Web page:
Vuelta’17 Roadside: The plan for stage 6 was to take in the start in Benicassim and go to the finish in the port town of Sagunto and maybe get some of the press room paella. The plan was good one and was surpassed, more on that eventually.
The busses were parked all down the shady side of the street leading to the sign-on, set in a small square. Some teams were more popular than others and obviously the Trek-Segafredo bus was mobbed. Everyone wants a piece of ‘Berty’ at his last race. The other popular team is Caja Rural-Seguros RGA, Movistar are the biggest Spanish team, but Alejandro Valverde and Nairo Quintana were at home and Caja Rural and their Fuji bikes gathered quite a crowd.
Katusha-Alpecin DS Dimitri Konyshev looks as fit as when he was a rider.
Bahrain-Merida was also quite a draw, but no sign of the riders, the air-con had a strong pull for the riders on another day in the high 30ºC with a lot of humidity thrown in.
The Colombian at Trek-Segafredo, Jarliston Pantano was visiting his countrymen at the Manzana-Postobon bus.
At the sign-on all the riders received a big cheer, even the tiny Italian, Domenico Pozzovivo, who could slip in and out without being spotted, was very warmly applauded.
But the biggest cheer went up for Alberto Contador. He also had to pose with one of the girls from NamedSport nutrition drinks and bars – not a bad request.
The riders were soon lined up for the start, but there wasn’t much shade. The two Adams (or it could be Simon and Adam), Blythe and Yates had found some shelter from the sun.
Contador was getting himself ready for the off next to a cafe and there was a bit of banter going on: “One more year Alberto!” Was shouted. “No, no”, was the answer. “But what will you do?” Quick as a flash, Alberto counters with: “Go on holiday, like you!” Good point.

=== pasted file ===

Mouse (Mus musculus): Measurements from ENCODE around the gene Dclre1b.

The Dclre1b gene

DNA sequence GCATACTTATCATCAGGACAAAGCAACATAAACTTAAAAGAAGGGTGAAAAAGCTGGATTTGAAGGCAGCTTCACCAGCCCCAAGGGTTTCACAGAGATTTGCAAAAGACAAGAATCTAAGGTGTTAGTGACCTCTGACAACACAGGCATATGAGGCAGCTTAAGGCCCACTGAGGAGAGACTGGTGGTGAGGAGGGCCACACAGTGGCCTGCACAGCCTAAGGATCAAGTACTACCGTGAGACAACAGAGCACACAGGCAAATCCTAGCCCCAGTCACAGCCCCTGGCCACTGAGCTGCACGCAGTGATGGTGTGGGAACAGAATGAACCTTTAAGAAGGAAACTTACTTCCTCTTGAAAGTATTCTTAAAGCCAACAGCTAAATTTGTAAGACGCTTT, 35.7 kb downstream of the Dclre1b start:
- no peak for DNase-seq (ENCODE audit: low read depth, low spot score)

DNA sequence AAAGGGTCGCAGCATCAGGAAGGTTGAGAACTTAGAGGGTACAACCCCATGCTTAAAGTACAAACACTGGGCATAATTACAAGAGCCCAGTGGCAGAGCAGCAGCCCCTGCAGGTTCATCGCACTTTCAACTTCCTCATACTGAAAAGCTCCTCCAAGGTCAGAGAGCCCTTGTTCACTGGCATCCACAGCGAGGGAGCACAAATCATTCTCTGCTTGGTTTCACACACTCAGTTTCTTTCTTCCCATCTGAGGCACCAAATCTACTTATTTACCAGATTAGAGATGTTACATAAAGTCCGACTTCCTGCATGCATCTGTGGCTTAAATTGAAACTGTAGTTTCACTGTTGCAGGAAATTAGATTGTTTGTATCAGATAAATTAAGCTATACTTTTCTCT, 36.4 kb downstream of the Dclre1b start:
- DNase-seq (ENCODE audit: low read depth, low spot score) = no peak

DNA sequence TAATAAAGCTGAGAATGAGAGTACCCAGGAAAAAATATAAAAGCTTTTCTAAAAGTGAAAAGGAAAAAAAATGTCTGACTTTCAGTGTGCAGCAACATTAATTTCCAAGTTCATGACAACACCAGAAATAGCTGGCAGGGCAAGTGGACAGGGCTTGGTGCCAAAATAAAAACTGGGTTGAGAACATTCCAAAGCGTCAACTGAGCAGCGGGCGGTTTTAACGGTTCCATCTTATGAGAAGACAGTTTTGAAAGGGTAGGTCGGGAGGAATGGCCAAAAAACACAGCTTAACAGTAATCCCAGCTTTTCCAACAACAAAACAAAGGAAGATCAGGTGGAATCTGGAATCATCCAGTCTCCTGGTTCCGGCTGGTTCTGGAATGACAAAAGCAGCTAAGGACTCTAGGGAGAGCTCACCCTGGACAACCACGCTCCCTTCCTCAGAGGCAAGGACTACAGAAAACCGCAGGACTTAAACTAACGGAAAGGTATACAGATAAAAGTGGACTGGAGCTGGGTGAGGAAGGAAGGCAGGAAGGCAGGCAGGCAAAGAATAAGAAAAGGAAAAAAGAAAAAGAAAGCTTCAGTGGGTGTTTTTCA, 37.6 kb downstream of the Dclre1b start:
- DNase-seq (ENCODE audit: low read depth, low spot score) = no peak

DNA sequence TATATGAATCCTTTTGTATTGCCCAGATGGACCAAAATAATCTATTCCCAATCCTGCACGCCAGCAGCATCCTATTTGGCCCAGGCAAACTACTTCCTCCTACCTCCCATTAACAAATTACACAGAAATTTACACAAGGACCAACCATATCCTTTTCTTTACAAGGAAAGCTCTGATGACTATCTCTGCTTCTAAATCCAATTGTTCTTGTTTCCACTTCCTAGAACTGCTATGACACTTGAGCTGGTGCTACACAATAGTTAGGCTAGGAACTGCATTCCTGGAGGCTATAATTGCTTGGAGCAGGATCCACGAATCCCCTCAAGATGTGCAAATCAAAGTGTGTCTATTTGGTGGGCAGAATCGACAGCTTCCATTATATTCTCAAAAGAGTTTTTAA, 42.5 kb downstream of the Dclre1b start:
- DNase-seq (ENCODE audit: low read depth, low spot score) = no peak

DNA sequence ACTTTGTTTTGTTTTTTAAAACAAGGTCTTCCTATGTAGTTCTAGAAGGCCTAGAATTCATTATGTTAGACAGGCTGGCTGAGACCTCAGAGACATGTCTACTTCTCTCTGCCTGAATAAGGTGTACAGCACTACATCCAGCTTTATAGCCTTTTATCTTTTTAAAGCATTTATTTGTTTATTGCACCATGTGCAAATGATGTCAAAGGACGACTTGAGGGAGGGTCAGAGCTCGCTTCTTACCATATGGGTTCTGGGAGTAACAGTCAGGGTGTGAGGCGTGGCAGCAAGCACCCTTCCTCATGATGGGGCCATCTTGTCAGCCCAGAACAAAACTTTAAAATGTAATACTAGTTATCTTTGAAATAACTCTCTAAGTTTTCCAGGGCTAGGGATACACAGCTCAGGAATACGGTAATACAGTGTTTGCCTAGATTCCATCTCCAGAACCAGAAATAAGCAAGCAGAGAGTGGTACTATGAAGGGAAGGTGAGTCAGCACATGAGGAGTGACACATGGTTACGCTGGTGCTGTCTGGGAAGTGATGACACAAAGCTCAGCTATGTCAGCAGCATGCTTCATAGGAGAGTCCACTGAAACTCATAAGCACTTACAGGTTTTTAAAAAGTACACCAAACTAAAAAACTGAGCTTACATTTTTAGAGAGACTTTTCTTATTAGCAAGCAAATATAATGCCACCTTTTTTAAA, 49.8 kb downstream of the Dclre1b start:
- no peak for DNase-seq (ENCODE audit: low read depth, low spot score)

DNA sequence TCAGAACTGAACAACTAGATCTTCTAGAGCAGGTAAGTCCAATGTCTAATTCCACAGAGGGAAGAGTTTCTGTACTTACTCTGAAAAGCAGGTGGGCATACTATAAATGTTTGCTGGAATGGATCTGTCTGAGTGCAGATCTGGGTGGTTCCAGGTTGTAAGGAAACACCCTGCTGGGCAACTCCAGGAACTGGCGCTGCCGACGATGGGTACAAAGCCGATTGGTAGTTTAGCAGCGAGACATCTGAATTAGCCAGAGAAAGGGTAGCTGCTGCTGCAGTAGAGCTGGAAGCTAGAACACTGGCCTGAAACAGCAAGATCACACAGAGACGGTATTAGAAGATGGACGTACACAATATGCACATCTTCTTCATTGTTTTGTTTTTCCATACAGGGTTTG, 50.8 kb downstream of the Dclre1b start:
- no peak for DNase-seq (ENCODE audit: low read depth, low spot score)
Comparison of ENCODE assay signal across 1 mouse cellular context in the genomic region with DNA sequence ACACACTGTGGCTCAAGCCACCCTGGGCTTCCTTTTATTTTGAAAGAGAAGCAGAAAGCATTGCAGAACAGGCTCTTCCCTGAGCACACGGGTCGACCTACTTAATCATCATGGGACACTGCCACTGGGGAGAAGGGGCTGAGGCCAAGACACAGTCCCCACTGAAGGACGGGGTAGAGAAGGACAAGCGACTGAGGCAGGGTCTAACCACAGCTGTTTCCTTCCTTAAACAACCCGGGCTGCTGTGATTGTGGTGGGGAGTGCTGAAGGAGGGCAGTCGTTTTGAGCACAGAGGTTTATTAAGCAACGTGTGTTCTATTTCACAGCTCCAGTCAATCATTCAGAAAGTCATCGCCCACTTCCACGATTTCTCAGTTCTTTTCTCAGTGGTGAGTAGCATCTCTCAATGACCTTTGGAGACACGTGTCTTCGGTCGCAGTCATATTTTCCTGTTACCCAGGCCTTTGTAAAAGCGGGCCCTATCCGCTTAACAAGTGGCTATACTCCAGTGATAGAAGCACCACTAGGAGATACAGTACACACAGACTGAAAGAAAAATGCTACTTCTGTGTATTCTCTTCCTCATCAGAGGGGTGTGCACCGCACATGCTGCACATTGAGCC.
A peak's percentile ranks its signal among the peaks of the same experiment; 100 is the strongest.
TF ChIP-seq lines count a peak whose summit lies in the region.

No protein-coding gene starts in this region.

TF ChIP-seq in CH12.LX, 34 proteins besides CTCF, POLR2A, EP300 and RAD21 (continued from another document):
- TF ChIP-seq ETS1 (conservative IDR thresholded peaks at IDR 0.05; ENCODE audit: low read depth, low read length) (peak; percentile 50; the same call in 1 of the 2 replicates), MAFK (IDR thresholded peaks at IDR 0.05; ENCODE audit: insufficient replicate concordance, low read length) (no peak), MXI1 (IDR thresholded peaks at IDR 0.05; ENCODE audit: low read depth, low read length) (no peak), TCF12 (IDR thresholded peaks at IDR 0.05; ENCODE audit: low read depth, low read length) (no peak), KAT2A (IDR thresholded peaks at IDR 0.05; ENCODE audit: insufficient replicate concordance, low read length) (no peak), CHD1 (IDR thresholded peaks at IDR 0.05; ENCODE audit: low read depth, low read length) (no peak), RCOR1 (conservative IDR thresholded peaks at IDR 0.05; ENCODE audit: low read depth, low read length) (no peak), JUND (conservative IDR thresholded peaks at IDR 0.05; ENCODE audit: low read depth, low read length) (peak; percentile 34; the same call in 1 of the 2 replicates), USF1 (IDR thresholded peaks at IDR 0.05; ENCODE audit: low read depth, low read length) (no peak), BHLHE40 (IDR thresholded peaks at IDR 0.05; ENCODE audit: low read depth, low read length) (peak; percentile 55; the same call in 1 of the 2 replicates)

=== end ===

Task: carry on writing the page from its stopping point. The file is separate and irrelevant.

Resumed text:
Esteban Chaves was calm at the start and, as always, with a big smile on his face.
There were the usual Colombian fans, but there was also a young family from Sardinia there to see their hero, Fabio Aru.
I had to point out that maybe their man wasn’t having a great season. “Next year” was the answer.
The bonus of the day was noticing that there was a short cut to the town of Onda, which was on the race course and towards the finish in Sagunto. Thanks to a very helpful policeman, there was easy parking, in a closed road next the course in the town centre and an attack was going down in front of a large crowd.
A small group was trying to cross and behind the peloton was in one long line.
Time to get to the finish for that press room paella made on a wood fire, there was a big line of ‘prensa’ and who was at the front? Luke Maguire, the crafty Irishman.
The publicity caravan at the Vuelta a España is not as big as that French race, but the NamedSport Lamborghini is very popular, mostly with the men, but the sound of that engine, oooft!
There is always Colombians… Everywhere! The Manzana Postobon team seemed to have acquired Nairo Quintana’s fan group.
But there was a bike race on and as far as I could tell from the small TV in the press tent at the finish, there were attack after attack and Tejay van Garderen had been on the road at least twice. Lotto Soudal’s Tomasz Marczynski was too good for his countryman Pawel Poljanski and Eric Mas for the stage victory.
Next in was Luis Leon Sanchez.
Then it was Warren Barguil who brought in the top GC men at 26 seconds down on the winner.
Marczynski was over the moon with his win.
Just another day in the office for Sanchez with his fourth place.
Adam Yates looked as fresh at the finish as he did at the start.
Overall leader, Chris Froome, had held his lead of 11 seconds over Chaves and was in his usual head down position after the finish.
Not a bad day for Warren Barguil, 6th on the stage and 13th overall, maybe he will show his Tour de France form in the final week?
Day over and time to go home with a last surprise from Sagunto, nice island. Six stages down and only fifteen to go.